World Championship Great For Test Cricket: Steve Waugh
Waugh believes their achievements would have carried even greater resonance if there had been a formal Test cricket championship in his playing days.
Former Australia captain Steve Waugh believes the ICC World Test Championship (WTC) is a great concept and will add more excitement to the longest format of the game.
Getting underway on August 1 with the first Ashes Test in Birmingham, the inaugural WTC will see the top nine Test teams in the world — Australia, Bangladesh, England, India, New Zealand, Pakistan, South Africa, Sri Lanka and the West Indies — compete in 71 Test matches across 27 series, played over two years.
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The top two teams will contest in the WTC Final in June 2021 (to be played in the UK) and the winners will be crowned ICC World Test Champions.
“I think it’s great for Test match cricket,” cricket.com.au quoted Waugh as saying.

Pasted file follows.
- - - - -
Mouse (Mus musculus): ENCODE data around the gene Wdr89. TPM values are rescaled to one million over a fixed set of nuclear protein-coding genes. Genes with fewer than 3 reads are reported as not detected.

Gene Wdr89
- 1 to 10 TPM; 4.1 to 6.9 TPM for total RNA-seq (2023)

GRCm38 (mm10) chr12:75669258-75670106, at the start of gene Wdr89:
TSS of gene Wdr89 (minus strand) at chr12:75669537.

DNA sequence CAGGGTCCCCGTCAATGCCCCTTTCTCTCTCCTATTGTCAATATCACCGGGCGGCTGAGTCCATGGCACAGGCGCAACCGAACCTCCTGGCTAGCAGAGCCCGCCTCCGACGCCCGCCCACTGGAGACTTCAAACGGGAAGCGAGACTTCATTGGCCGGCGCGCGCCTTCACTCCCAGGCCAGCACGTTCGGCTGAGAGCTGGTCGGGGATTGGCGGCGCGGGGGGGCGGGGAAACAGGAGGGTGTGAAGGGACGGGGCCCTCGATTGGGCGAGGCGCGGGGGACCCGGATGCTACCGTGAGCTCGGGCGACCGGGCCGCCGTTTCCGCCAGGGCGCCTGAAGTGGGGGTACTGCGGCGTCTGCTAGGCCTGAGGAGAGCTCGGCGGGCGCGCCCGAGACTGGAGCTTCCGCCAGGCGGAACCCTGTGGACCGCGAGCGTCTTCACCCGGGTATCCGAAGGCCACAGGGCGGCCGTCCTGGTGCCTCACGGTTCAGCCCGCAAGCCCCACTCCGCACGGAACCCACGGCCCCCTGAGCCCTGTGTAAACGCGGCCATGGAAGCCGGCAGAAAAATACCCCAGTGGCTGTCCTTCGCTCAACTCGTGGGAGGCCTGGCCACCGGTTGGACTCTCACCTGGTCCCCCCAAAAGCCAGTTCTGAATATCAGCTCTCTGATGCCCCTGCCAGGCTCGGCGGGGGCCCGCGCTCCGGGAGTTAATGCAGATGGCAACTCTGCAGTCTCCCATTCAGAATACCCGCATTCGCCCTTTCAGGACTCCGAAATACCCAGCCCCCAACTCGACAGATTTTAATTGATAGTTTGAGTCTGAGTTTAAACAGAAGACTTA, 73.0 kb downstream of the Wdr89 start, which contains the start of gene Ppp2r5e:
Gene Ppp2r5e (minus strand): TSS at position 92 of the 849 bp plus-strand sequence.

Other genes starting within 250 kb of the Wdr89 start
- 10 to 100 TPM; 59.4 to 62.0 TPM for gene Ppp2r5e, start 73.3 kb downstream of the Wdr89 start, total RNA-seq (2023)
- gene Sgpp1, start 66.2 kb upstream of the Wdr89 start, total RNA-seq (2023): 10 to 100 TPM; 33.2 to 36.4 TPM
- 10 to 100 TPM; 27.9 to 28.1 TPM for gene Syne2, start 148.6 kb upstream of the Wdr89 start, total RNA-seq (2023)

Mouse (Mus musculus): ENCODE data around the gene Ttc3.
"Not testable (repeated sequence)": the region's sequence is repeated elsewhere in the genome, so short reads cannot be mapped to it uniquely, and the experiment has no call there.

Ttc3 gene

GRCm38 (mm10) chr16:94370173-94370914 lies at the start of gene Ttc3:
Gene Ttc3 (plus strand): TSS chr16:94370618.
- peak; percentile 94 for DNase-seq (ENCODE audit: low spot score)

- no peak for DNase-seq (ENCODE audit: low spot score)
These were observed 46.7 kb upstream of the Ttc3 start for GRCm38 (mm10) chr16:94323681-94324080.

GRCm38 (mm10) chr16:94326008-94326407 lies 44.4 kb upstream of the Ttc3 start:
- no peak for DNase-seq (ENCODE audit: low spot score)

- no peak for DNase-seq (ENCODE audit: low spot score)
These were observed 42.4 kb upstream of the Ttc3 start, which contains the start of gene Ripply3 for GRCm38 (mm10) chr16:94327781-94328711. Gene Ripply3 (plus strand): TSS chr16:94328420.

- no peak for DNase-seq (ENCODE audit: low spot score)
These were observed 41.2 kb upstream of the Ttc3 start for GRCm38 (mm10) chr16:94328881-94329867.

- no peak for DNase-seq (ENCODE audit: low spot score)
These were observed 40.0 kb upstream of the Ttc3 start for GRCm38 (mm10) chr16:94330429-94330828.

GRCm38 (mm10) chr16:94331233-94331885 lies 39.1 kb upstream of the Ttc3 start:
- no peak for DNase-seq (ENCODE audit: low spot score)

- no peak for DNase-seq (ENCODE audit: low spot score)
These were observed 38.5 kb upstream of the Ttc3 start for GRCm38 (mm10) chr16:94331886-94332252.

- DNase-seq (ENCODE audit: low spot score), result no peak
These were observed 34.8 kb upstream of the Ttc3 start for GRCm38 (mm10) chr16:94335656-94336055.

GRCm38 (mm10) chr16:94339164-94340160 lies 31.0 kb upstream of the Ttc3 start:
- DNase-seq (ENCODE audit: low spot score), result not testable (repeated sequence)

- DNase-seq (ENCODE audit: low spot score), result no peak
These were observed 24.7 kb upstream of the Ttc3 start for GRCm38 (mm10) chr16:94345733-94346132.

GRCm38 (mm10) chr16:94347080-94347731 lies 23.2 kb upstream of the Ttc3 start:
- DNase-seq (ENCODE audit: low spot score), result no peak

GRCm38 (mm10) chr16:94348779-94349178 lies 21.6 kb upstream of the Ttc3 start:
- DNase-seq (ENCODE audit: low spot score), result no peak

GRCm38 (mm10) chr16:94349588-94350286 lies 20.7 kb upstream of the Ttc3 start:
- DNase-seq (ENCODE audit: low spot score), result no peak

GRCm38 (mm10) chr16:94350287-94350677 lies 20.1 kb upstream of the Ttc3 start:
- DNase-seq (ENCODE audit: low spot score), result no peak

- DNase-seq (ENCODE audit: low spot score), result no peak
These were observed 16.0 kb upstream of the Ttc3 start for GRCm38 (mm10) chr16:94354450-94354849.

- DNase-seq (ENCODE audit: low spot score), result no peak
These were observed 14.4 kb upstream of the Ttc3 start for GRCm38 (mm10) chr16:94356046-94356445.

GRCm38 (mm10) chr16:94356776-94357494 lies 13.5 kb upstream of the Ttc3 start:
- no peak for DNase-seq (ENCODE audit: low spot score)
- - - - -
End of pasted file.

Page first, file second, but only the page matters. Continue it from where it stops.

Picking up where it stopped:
Waugh, whose winning percentage of 71.93 is the highest for any captain to have led their country in more than 10 Tests, believes their achievements would have carried even greater resonance if there had been a formal Test cricket championship in his playing days.
“I played for 18 years and many people said we were the number one Test side in the world, but I think unless you hold up a trophy or you can get to that final game then you’re not really sure,” Waugh said.
“I think Test cricket really needs this. You’ve got the T20 World Cup, the 50-over World Cup and you need something to hang your hat on if you’re the best Test team in the world,” he added.
The 54-year-old further said that according to him, Test cricket is still the only format of the game where a player can “truly” test himself to his full capacity.
“I think players still want to be the best Test player they can be, and the best team so this is a great way to measure it,” he said.
With points available for every single game under WTC, each team will play three home and three away series.
Each series counts for 120 points, distributed over the number of matches in a series.
For example, a two-match series will mean 60 points for each Test while a three-match series will give 40 points to each Test match. A tie will be 50 per cent of the points available, whilst a draw will be a 3:1 points ratio.
The matches will be played just like any bilateral series, but with the added context of a competition and one champion team.
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